FIGS. 5A and 5B are flowcharts illustrating exemplary embodiments for selective stress simulation modeling of an integrated circuit using compact modeling according to an embodiment of the present invention;

FIG. 6 is a flowchart illustrating selective stress enablement to optimize integrated circuit designs according to the embodiments of the present invention; and

FIG. 7 is a schematic block diagram of a general-purpose computer that may be used to practice the embodiments of the present invention

DETAILED DESCRIPTION OF THE INVENTION

The embodiments of the present invention reduce the computer time and resource required to determine changes in device parameters due to engineered stress elements when layout changes are made during the design process. Exemplary engineered stress elements include deposited films (e.g., silicon nitride films) with intrinsic tensile or compressive stress that is induced by the deposition process used to form the films. Exemplary engineered stress elements also include heterostructure materials which are materials having heteroatoms such as (e.g., germanium) introduced into the lattice of crystalline materials (e.g., silicon), thereby stressing the material. Heterostructure materials (e.g., silicon germanium) may be used in the source and drain regions of field effect transistors (FETs). Devices include semiconductor (in particular single-crystal semiconductor and more particularly single-crystal silicon) FETs, bipolar transistors, diodes, resistors and capacitors. In particular, the embodiments of the invention account allow for selective inclusion or exclusion of devices and/or of devices in selected regions of an integrated circuit from the stress calculation steps of the integrated circuit design process using control shapes. In one implementation of control shape methodology, control shapes are processed by an extraction tool that filters out certain shapes by intersection, union, etc. types of operations. In a second implementation of control shape methodology, control shapes information is recorded during extraction and the information is passed as a series of parameters to a compact model (e.g., no stress is applied or not applied by the stress algorithms to design shapes based on the value of the parameter passed. A third implementation of control shape methodology includes a combination of both the first and second implementations.

FIG. 1 is a flowchart of the general method of the embodiments of the present invention. In step 100, control shapes are added to a non-design level of an integrated circuit design to control whether or not engineered stress is taken into account in circuit simulation for specified design shapes. A non-design level is defined as a level that is not converted to a photomask used to fabricate the integrated circuit and is not part of the functional design of the integrated circuit chip. A first type of dummy design shape is defined as shape(s) in a design level that is converted to a photomask used to fabricate the integrated circuit but is not part of the functional (e.g., electrical) design of the integrated circuit chip. A second type of dummy shape is defined as a shape(s) added to a macro design during the design phase of the macro to improve simulation modeling of the macro (by simulating the environment of the macro when placed in a full integrated circuit design), but are removed from the final design of the macro. Control shapes do not define any physical part of the integrated circuit, they only enable or disable layout-dependent stress analysis. Examples of control shapes are illustrated in FIGS. 2A, 2B, 2C, 2D, 2E and 2F and described infra. In step 105, a netlist and layout-dependent stress parameters are extracted from the integrated circuit design using a modified extraction program and the layout-dependent stress parameters are annotated to the netlist. Examples of layout-dependent stress parameters are illustrated in FIG. 3 and described infra. In step 110, the layout-dependent stress parameters are converted to stress parameters using a stress algorithm. In step 115, the stress parameters are converted to stressed device parameters using a compact model. In step 120, a circuit simulation is performed using the stressed device parameters as input to a simulation model as well as nominal device parameters (i.e., parameters of devices that do not include engineered stress elements and do not include stress effects above those nominally present) for devices that no layout-dependent stress parameters were generated in step 105 (e.g., design shapes for which layout-dependent analysis was disabled or not enabled by the control shapes). It should be understood that the stress algorithm may be called as a subroutine in the compact model (see FIG. 5A) or as a standalone program (see FIG. 5B) or as a subroutine in the modified extraction program.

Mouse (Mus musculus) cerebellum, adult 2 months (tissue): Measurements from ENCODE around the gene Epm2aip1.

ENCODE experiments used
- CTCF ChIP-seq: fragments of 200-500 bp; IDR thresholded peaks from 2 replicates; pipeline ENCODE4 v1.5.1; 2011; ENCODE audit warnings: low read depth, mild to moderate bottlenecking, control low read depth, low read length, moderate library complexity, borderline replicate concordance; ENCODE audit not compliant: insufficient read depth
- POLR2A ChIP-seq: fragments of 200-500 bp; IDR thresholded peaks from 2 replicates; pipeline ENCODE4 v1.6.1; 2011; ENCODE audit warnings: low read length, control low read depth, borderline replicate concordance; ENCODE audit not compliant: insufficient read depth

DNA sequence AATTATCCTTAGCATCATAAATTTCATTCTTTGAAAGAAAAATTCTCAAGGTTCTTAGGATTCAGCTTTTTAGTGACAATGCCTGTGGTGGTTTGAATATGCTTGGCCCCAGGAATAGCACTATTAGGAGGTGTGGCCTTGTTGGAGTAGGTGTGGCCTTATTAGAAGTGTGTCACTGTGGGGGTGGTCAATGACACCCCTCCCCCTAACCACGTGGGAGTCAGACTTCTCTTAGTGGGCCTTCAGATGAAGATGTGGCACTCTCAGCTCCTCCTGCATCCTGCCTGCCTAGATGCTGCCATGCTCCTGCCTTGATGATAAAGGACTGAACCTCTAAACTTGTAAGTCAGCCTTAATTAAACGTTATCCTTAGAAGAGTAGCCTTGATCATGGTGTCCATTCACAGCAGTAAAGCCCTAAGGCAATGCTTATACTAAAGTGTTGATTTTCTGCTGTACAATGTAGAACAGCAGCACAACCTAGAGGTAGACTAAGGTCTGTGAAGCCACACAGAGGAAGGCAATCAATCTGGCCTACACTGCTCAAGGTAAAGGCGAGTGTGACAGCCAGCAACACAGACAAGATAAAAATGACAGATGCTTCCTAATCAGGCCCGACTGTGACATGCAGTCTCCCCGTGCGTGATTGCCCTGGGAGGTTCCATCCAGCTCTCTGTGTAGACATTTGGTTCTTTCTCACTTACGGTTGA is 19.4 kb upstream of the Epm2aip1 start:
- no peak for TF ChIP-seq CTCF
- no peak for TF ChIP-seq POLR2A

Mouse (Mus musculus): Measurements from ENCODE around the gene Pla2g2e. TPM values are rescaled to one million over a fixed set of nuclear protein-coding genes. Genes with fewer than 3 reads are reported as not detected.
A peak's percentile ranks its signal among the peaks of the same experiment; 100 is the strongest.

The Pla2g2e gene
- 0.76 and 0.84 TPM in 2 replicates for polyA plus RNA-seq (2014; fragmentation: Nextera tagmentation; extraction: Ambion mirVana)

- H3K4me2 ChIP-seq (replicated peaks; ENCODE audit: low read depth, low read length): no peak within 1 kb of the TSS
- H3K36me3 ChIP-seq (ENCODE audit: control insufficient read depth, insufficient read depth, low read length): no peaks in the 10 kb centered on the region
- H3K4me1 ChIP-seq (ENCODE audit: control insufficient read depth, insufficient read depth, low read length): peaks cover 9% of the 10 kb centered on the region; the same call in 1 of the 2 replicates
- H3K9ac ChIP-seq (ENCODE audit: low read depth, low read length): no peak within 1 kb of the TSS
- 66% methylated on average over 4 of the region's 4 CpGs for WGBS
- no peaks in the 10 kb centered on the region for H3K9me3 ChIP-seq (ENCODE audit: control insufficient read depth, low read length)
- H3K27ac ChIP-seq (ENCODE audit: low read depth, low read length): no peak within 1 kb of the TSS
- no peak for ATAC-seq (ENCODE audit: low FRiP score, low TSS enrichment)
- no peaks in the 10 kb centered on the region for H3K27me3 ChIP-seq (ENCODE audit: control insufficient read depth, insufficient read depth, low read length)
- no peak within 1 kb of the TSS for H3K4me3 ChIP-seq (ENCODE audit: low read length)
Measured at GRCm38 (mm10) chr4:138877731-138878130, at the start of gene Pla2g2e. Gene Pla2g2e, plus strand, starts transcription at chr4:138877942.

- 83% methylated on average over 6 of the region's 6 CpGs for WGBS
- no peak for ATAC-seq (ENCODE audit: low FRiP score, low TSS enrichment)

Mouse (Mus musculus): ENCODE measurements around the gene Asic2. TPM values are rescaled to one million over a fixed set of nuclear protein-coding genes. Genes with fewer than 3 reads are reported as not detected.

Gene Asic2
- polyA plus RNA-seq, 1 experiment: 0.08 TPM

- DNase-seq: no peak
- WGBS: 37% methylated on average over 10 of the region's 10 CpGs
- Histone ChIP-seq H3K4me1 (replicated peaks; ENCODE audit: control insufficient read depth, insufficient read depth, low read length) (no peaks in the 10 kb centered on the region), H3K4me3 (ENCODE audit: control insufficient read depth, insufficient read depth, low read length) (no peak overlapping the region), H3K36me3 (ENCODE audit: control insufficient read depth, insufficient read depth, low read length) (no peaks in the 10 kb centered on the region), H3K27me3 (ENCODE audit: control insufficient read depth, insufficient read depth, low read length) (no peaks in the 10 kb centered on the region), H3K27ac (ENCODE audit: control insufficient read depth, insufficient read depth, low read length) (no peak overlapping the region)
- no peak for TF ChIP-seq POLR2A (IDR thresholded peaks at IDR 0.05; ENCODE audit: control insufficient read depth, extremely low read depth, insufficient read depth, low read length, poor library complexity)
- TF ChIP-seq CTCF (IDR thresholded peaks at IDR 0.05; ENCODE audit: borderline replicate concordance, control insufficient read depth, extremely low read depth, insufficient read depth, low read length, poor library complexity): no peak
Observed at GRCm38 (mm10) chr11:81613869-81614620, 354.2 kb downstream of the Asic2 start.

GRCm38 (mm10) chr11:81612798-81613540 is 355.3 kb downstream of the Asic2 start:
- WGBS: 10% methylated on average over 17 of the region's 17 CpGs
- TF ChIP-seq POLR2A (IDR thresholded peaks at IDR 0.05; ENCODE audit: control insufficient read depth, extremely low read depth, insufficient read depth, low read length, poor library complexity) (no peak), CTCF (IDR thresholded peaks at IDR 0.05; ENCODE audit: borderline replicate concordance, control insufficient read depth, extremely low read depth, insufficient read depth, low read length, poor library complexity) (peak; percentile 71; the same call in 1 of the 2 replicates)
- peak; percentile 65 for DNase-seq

A netlist describes the connectivity of an electronic design. Netlists refer to the features of devices (e.g., body, gate and gate/source/drain contacts of a FET). Each time a device is used in a netlist it is called an “instance” of that particular type of device. If the same device is used ten times there will be ten instances. If each of two different devices is used five and ten times there will be fifteen instances. Instances have pins that have names. Nets are wires that connect the pins together into a circuit. For example, when the device is an FET, the pins are source, drain, gate (and possibly body) contacts. Instance-based netlists (e.g., SPICE or Simulation Program with Integrated Circuit Emphasis, developed at the University of California, Berkeley) provide a list of the instances and a list of net names used in a design. Net-based netlists (e.g., EDIF or Electronic Design Interchange Format) describe all the instances and their attributes, then describe each nets and which pins are connected to each instance.